Rarely does a TNT editorial
provoke a social media storm like the one we posted online late last
week and printed in Friday's paper.
The editorial was intended to reiterate our unequivocal stance against hate speech and intolerance in all forms.
It also was intended to appreciate and support the efforts of the local
activist group TAN, also known as Tacoma Against Nazis.
Finally, it offered a few thoughts about how the group might expand its influence beyond street protests.
But the piece upset some people who fight hard for justice in Tacoma -- people we respect.
Here at the TNT, Editorial Board members talked at length Monday and
agreed the editorial wasn't as clear as it should have been.
editorial was partly derived from suggestions developed by the highly
respected Southern Poverty Law Center on how to fight white supremacists
and their ilk. We should have made the SPLC contributions clearer.
A central point made by the SPLC is to avoid repeatedly sharing forums
with hate groups, because it implies an equivalence between their
positions and those of their opponents.
In the editorial, we
wondered whether TAN’s repeated protests, held outside a suspected white
nationalist tattoo shop, are beginning to give “oxygen to the
hatemongers.” (People at the tattoo parlor say business is up since the
protests began; we hope that doesn’t also apply to the cause of white
We should have noted that SPLC suggests holding
alternate events some distance away from points of conflict because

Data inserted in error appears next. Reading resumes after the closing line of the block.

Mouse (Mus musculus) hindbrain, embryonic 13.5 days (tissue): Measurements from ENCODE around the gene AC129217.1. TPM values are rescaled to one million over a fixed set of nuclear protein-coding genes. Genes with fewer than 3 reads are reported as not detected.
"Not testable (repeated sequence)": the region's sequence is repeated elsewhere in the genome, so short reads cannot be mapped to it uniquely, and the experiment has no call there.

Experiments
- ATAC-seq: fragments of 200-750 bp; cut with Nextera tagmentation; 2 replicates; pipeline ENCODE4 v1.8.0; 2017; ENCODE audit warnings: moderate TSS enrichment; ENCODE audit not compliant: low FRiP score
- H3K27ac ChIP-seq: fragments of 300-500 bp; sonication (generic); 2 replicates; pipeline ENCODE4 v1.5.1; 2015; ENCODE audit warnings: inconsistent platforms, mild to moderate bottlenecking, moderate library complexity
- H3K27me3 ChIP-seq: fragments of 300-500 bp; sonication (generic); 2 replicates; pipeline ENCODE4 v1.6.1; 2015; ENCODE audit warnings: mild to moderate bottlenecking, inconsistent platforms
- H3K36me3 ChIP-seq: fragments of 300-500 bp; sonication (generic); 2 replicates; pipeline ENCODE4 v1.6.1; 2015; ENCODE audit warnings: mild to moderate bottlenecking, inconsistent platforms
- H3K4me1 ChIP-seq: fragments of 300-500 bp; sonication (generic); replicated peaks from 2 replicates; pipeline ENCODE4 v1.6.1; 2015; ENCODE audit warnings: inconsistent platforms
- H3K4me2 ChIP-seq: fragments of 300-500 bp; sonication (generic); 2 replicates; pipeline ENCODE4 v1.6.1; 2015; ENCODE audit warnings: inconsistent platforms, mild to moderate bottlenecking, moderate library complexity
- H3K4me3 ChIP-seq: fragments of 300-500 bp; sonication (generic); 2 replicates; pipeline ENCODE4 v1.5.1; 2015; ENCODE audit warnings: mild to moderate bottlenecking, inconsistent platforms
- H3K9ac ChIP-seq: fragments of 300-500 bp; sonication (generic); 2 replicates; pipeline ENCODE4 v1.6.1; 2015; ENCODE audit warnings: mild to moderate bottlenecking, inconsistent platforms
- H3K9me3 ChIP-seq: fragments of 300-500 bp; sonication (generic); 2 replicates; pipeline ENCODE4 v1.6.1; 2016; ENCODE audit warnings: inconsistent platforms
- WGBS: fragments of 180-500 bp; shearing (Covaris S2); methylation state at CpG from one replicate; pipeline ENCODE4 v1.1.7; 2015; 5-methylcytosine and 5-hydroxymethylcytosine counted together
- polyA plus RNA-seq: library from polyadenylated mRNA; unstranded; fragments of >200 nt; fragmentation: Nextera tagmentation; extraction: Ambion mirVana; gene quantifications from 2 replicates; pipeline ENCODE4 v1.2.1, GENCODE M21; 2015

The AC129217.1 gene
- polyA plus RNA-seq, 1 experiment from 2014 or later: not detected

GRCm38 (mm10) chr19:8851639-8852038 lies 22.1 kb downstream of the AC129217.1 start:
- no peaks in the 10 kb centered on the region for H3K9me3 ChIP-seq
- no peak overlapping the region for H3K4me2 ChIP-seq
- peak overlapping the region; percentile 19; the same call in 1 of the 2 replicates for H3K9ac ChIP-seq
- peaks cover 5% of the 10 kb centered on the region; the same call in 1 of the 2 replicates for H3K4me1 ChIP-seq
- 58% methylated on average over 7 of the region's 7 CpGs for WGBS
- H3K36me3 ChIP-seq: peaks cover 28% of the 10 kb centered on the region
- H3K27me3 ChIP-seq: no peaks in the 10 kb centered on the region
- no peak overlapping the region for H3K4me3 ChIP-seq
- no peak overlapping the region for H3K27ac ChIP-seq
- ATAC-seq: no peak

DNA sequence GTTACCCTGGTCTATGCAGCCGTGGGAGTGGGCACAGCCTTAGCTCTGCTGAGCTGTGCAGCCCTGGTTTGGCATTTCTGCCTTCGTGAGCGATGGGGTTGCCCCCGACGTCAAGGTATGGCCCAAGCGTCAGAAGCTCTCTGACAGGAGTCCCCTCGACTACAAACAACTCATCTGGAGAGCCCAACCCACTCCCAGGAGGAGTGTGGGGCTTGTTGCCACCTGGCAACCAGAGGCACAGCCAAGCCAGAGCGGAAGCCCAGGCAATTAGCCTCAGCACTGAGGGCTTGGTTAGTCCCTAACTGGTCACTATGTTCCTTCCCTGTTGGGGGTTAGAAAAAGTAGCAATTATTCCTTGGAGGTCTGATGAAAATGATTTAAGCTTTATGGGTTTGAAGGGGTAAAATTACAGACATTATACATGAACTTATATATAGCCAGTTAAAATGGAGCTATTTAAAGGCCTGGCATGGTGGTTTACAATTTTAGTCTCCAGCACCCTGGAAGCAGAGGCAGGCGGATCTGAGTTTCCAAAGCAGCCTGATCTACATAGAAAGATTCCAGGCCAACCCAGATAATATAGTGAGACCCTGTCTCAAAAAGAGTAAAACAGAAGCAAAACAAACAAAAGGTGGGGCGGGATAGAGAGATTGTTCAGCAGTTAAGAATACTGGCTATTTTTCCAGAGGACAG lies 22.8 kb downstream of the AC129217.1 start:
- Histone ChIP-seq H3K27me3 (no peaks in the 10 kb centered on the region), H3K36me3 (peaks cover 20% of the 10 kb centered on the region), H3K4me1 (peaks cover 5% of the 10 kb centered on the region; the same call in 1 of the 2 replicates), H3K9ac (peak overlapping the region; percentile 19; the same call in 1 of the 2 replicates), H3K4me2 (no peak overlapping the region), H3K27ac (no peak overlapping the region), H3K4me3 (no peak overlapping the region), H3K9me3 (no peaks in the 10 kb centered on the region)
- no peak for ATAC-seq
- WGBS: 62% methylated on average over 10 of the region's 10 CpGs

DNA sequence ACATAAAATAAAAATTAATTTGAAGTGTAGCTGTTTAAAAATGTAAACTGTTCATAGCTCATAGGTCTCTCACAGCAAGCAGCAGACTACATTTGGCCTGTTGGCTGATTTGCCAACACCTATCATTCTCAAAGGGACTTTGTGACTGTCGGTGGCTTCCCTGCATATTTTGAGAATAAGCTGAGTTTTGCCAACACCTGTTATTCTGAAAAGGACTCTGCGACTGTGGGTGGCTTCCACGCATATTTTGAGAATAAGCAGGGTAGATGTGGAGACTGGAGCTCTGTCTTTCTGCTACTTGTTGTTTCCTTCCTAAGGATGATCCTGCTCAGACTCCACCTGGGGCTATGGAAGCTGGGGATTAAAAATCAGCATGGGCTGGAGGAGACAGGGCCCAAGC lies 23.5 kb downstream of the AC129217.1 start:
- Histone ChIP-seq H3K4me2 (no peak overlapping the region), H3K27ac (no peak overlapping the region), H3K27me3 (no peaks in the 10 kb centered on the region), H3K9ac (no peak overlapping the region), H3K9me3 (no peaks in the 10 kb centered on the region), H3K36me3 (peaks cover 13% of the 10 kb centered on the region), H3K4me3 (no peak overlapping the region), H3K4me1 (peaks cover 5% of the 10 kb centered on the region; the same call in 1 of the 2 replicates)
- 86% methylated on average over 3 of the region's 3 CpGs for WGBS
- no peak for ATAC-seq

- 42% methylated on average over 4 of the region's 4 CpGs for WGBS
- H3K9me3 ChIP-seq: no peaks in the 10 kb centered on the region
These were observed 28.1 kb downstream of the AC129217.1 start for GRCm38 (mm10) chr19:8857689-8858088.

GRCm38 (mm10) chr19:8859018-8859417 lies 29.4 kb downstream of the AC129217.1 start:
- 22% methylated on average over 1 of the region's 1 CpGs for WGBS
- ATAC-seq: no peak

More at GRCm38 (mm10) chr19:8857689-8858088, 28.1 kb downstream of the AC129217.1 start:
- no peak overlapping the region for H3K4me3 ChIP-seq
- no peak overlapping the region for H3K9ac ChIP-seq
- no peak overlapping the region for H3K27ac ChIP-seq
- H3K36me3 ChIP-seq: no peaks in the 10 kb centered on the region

“confrontations serve only the perpetrators.”
We also suggested
that TAN take its message -- both warning of white supremacists and
Nazis in our midst, and of how to combat same -- out to local schools,
universities, churches and other civic groups.
We think presentations will deepen public understanding of the threat and how to fight it.
Reading some of the critique of our editorial, we believe some readers
thought we were suggesting panel discussions that give equal time to
white supremacists. Our intent was to encourage what SPLC suggests: To
form a diverse coalition and “gather ideas from everyone, get everyone
involved” in the stand against hate.
After our editorial
appeared, we observed the TAN Facebook page now mentions upcoming
programs with two Tacoma Rotary clubs. That’s great, and we look forward
to more of the same.
No single group has all the answers: Not
TAN, not SPLC, certainly not this Editorial Board. But one year after
Charlottesville, joining forces to fight race-based fanaticism in
America is as important as ever. The news media, including us, have a
responsibility to help deliver that message clearly.
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